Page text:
The Use of Bee Pollen as a Superfood

By: Dr. Mercola

What Is Pollen?

Pollen is the male seed of flowers. It is required for the fertilization of the plant. The tiny particles consist of 50/1,000-millimeter corpuscles, formed at the free end of the stamen in the heart of the blossom. Every variety of flower in the universe puts forth a dusting of pollen. Many orchard fruits and agricultural food crops do, too.

Bee pollen is the food of the young bee and it is approximately 40% protein. It is considered one of nature’s most completely nourishing foods. It contains nearly all nutrients required by humans. About half of its protein is in the form of free amino acids that are ready to be used directly by the body. Such highly assimilable protein can contribute significantly to one’s protein needs.

Gathering pollen is not as easy as it sounds. Once a honeybee arrives at a flower, she settles herself in and nimbly scrapes off the powdery loose pollen from the stamen with her jaws and front legs, moistening it with a dab of the honey she brought with her from the hive. The enlarged and broadened tarsal segments of her legs have a thick trimming of bristles, called pollen combs. The bee uses these combs to brush the gold powder from her coat and legs in mid-flight. With a skillful pressing movement of her auricle, which is used as a hammer, she pushes the gathered gold into her baskets. Her pollen baskets, surrounded by a fringe of long hairs, are simply concave areas located on the outside of her tibias. When the bee’s baskets are fully loaded, the microscopic golden dust has been tamped down into a single golden grain, or granule.

One of the most interesting facts about bee pollen is that it cannot be synthesized in a laboratory. When researchers take away a bee’s pollen-filled comb and feed her manmade pollen, the bee dies even though all the known nutrients are present in the lab-produced synthesized food. Many thousands of chemical analyses of bee pollen have been made with the very latest diagnostic equipment, but there are still some elements present in bee pollen that science cannot identify. The bees add some mysterious “extra” of their own. These unidentifiable elements may very well be the reason bee pollen works so spectacularly against so many diverse conditions of ill health.

Honeybees do double duty. They are programmed to gather pollen and carry it back to the hive as food for the colony. However, even more important as far as humans are concerned, they are also responsible for the pollination of more than 80 percent of green growing things. As bees buzz from blossom to blossom, microscopic pollen particles coat their stubby little bodies so densely that they sometimes look like little yellow fuzz balls. When they arrive at the next flower, a portion of the live golden dust is transferred to that blossom and pollination is accomplished.

It is important to recognize that a one teaspoon dose of pollen takes one bee working eight hours a day for one month to gather. Each bee pollen pelletcontains over two million flower pollen grains and one teaspoonful contains over 2.5 billion grains of flower pollen.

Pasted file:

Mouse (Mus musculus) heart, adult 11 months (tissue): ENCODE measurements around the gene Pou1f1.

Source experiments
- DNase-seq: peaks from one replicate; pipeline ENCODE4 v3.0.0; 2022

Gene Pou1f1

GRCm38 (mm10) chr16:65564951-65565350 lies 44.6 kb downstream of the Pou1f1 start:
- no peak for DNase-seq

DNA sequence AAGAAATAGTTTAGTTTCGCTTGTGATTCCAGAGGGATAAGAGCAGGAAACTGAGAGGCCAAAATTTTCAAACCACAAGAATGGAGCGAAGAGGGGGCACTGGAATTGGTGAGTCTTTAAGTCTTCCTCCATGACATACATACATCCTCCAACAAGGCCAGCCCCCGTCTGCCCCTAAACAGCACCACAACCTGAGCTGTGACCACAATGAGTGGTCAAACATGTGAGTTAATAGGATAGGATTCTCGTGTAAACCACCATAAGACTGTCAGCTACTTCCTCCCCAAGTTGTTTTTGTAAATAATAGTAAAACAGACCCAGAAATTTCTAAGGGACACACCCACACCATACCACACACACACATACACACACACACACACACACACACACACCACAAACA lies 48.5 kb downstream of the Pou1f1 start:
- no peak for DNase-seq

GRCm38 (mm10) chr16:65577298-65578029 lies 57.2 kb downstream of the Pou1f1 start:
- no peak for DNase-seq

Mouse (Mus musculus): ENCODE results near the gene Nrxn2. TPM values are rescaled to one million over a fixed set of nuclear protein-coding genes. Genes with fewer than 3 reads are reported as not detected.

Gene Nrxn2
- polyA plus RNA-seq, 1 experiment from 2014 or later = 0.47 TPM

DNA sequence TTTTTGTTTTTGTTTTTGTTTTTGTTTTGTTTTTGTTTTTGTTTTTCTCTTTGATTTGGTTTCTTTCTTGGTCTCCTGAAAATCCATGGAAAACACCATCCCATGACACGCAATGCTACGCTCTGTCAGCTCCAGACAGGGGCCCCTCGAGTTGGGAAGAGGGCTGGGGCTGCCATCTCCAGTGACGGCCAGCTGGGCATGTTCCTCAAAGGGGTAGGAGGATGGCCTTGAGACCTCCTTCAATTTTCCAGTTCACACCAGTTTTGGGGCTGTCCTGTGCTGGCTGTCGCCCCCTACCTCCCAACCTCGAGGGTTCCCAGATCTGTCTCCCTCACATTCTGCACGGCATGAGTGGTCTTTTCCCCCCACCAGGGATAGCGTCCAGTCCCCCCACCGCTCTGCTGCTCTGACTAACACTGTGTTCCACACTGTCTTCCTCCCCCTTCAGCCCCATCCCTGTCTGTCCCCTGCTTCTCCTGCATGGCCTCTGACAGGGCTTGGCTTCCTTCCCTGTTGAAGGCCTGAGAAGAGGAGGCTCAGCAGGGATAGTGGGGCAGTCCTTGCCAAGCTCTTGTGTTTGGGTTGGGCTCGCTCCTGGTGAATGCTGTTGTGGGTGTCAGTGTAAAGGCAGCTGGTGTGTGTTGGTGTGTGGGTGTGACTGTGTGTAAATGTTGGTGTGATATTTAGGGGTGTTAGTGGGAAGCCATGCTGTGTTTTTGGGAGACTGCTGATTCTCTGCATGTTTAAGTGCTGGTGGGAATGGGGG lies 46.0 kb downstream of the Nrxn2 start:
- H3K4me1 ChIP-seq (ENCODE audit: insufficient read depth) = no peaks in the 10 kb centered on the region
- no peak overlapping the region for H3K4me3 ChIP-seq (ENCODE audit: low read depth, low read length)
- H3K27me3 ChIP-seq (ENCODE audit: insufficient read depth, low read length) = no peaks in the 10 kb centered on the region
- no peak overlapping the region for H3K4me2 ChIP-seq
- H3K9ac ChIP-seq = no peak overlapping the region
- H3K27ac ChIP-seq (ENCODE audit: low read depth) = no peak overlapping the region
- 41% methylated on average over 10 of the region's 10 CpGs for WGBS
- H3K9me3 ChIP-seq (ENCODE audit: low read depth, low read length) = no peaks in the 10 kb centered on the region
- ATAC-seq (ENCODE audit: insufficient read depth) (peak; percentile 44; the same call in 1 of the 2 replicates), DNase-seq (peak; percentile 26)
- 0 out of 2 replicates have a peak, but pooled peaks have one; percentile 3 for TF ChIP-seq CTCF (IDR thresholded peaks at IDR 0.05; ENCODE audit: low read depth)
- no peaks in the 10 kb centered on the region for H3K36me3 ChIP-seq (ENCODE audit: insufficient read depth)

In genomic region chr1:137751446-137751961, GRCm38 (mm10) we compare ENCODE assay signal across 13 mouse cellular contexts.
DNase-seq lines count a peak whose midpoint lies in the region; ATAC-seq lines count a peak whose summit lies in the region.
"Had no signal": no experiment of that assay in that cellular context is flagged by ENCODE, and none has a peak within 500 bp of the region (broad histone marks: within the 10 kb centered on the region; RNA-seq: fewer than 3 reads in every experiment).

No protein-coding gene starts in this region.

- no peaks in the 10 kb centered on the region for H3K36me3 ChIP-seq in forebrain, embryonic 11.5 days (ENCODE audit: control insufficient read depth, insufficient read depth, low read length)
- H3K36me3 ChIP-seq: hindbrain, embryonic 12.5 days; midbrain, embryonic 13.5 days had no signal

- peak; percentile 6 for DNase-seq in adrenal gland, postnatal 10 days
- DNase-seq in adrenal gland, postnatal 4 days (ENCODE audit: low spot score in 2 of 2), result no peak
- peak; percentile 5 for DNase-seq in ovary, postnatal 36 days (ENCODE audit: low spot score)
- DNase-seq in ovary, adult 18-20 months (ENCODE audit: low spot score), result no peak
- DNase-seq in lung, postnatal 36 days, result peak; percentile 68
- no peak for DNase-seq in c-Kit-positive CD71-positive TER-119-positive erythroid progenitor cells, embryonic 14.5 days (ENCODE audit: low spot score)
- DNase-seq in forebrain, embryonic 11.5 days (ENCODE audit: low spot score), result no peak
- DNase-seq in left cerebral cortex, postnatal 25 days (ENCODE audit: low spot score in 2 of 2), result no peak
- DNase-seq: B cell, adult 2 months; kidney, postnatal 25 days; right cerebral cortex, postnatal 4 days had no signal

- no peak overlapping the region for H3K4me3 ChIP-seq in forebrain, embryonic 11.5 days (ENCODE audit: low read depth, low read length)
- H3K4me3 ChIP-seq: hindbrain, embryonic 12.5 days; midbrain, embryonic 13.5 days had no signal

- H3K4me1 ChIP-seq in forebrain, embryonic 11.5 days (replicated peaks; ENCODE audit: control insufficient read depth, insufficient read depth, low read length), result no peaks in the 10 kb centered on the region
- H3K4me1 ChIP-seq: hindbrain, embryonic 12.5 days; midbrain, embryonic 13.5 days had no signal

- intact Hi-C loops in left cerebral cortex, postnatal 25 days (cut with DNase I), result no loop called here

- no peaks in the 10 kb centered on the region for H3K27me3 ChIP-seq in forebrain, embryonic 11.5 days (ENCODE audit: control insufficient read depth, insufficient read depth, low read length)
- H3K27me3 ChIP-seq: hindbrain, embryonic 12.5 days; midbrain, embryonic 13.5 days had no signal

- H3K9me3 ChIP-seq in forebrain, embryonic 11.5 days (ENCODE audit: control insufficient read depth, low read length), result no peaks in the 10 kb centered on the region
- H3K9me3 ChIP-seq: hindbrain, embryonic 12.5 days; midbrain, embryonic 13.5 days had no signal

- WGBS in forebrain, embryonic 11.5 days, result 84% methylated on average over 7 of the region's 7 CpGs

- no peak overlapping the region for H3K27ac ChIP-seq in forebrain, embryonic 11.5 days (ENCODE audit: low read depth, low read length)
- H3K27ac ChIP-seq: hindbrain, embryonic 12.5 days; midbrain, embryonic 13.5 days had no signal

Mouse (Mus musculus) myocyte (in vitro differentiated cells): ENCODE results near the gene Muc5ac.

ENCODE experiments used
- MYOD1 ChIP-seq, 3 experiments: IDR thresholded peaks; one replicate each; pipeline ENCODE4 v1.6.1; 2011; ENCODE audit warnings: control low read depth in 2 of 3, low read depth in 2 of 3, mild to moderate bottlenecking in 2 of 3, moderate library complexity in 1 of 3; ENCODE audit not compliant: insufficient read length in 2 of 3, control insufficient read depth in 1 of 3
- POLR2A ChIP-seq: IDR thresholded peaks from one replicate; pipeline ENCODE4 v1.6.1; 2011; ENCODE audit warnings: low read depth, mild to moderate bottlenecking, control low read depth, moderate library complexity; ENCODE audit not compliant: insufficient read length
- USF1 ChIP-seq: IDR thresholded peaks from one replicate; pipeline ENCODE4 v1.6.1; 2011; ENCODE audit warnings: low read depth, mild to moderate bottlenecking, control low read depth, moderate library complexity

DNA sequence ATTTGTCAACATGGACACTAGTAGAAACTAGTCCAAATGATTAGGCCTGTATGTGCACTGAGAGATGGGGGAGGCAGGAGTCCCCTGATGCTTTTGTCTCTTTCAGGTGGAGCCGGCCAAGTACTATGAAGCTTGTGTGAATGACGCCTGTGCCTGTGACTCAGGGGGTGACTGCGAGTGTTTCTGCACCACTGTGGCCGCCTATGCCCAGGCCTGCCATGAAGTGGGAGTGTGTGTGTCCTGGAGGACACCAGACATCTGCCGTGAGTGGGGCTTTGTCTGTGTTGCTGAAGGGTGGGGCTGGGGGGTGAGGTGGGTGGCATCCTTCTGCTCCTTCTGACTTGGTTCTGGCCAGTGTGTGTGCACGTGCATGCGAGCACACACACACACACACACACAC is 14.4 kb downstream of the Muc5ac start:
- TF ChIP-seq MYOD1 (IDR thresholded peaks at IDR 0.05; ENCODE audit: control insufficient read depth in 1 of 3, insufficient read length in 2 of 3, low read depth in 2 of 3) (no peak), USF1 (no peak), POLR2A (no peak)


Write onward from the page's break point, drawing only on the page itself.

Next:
Complete Nutrition

Bee pollen contains all the essential components of life. The percentage of rejuvenating elements in bee pollen remarkably exceeds those present in brewer’s yeast and wheat germ. Bee pollen corrects the deficient or unbalanced nutritioncommon in the customs of our present-day civilization of consuming incomplete foods, often with added chemical ingredients, which expose us to physiological problems as various as they are numerous.

Pollen is considered an energy and nutritive tonic in Chinese medicine. Cultures throughout the world use it in a surprising number of applications:

Improving endurance and vitality Extending longevity Aiding recovery from chronic illness
Adding weight during convalescence Reducing cravings and addictions Regulating the intestines
Building new blood Preventing infectious diseases such as the cold and flu (it has antibiotic type properties) Helping overcome retardation and other developmental problems in children

 

Pollen is also thought to protect against radiation and to have anti-cancer qualities.

Nutrient deficiencies and all the health problems they cause are recognized worldwide as a growing problem. Because bee pollen contains all the nutrients needed to sustain life, it is being used on an ever-larger scale for human nourishment and health. Science teaches that bee pollen contains many substances that combine to make it a healthy, nutritious, complete food. There are numerous reports from medical experience that conclusively show the benefits of bee pollen exceed that of a simple food item. And the bees do most of the work.

Bee-gathered pollens are rich in proteins, free amino acids, and vitamins, including B-complex and folic acid.

According to researchers at the Institute of Apiculture, Taranov, Russia:

“Honeybee pollen is the richest source of vitamins found in Nature in a single food. Even if bee pollen had none of its other vital ingredients, its content of rutin alone would justify taking at least a teaspoon daily, if for no other reason than strengthening the capillaries. Pollen is extremely rich in rutin and may have the highest content of any source, plus it provides a high content of the nucleics RNA [ribonucleic acid] and DNA [deoxyribonucleic acid].”

Bee pollen is a complete food and contains many elements that products of animal origin do not possess. Bee pollen is richer in proteins than any animal source. It contains more amino acids than beef, eggs, or cheese of equal weight. Bee pollen is particularly concentrated in all elements necessary for life.